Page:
Our resolve to bear witness, through ritual and culture, to the reality facing our people, is admirable. And yet, sometimes these ritual spaces revolve around the urge to condemn Israel, express shame for its crimes, distance ourselves from its actions, signal our disgust- and little else. The ritual we create can feel like window dressing for an exercise in apologetics, a public confession of guilt, betraying a relentless quest to purify our traditions by rooting out anything deemed remotely suspicious, leaving little besides alienation in its place.

We fixate on Israel as the original sin of our people; we condemn the fallenness of our tribe. Far from a prophetic call for justice, the single-mindedness of our shame brings to mind a Christian impulse of perpetual self-flagellation, rather than a Jewish ethos of finding the spark of redemption, the wholeness within a broken heart. 

It is not a mystery why, in this moment, our liturgy takes this tormented tone. We feel so betrayed and confused that our people have emblazoned such a beautiful menorah upon such ugly weapons of war, that we dig into tradition itself, anxious to locate where we went wrong, desperate to purge the original sin. With Israeli flags adorning most bimas– with Israel-support playing such a central role in the normative sense of Jewish peoplehood- we are living in unprecedented times, wading into uncharted territory, with little to guide us. Faced with this weighty contradiction, we resolve that our task is to strenuously assert the antithesis, to craft a Judaism which, at every twist and turn, uproots that which corrupts, calls out a warning, condemns the dangerous path our people are taking.

But a spirit of negation won’t, by itself, carry us through to the Jewish future. ‘The sea will not open that way’ (Aurora Levins Morales, ‘The Red Sea’). We need also to actively cultivate love of Jewishness, for its own sake; joy for our ritual and cultural traditions, in all their beauty and wisdom; gratitude that our people have survived to see these times, vexing though they be; and a vulnerable mourning fueled at root, not by guilt and shame, but by compassion. The door to the Jewish future will be unlocked, not by the cleverness of our hot takes, nor by the burning of our anger or the fervor of our guilt, but by the positivity of our Jewish love and joy.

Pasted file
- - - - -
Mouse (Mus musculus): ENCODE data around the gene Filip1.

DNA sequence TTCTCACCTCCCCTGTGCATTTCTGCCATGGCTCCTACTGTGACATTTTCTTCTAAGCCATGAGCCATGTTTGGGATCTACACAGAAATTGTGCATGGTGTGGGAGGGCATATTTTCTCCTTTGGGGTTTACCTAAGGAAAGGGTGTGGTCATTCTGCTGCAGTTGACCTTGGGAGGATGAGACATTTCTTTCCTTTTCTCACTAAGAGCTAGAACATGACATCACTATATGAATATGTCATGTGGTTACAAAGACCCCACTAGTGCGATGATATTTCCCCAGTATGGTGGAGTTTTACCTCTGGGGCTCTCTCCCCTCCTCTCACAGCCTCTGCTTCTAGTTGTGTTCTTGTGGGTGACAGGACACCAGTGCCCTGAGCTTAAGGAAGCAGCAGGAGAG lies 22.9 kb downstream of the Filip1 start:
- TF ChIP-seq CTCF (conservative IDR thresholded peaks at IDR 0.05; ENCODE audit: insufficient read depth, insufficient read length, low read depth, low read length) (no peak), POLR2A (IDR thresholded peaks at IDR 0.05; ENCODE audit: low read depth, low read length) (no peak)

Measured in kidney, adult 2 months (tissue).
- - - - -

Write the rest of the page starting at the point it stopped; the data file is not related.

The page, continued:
When we turn to our traditions, our trauma can guide us to see them as our pursuer and opponent- ‘what here leads to problematic support of Israel, what must be purged and disavowed?’- or to use them as a defensive shield, or an attacking spear- ‘how can we use this to critique the Jewish establishment, and bolster our self-certainty as Jews of conscience?’ Instead, our spirit of innovation must be grounded in a radical amazement and gratitude. We must seek to dwell open-hearted and empty-handed with our traditions, to bring them closer, for their own sake, into the beating hearts of our lives. When we pray- or express ourselves Jewishly in other ways- our sorrowful anger for Israel’s crimes must mingle with our gratitude, our gladness at simply being Jewish. The bitter and the sweet must complement each other.

Transforming our People

Many of us resolve that our principal task, in this moment, is to build radical spaces- shuls and havurot, communities and institutions, friendship groups and networks- on the margins, for Jews of conscience. Our task at hand, we say, is to build and strengthen these counter-hegemonic institutions and communities, so that, as the contradictions of the establishment sharpen, more Jews will grow disillusioned and join us. When the establishment finally crumbles, we tell ourselves, our communities will stand redeemed, pointing the way towards the future.

There is much of merit to these positions- for many Jews of conscience, the task at hand is indeed to build, safeguard and strengthen alternative spaces where we can heal, learn and envision the future. For many of us who have been deeply abused and traumatized by the mainstream- not only because we are Jews of conscience, but because of multiple marginal identities we hold- this is deeply important. And yet, this strategy alone cannot build the Jewish future.

A small siloed movement of Jews of conscience, cordoned neatly off from the rest of the Jewish people, surfacing occasionally to yell and chant slogans of liberation outside their doors before congratulating ourselves on the correctness of our analyses, and disappearing from view- this strategy alone, too, cannot build the Jewish future. While this may be valuable in the short term, to sharpen and expose the current contradictions in the Jewish community while winning some adherents, in the long term, this strategy alone does not get anyone free. 

It does not free mainstream Jews, most of whom remain trapped under the hegemonic sway of the establishment and view us, as they have been taught and as our self-isolation confirms, as untouchable outsiders. It does not free Jews of conscience, who remain in exile from the vast majority of our people. And most importantly, it does not free Palestinians, who ultimately need Jews of conscience to plant deep, lasting roots in the mainstream Jewish communities that we need to help transform.

The Jew of conscience turns to the mainstream Jewish community which has exiled us, and with a booming voice, calls on it to change. Standing outside the doors of our establishment institutions, we detail the anti-Palestinian crimes for which they are responsible or complicit, decry their grotesque lack of accountability, and throw at their feet all manner of piercing accusations. We mark them, in the pain and anger of our betrayal, as awful Zionists, disgustingly complicit in atrocities. We tell them they are racist, Islamophobic, colonialist, privileged, violent…the list goes on. ‘Shame! Shame!’, we yell. Do they listen?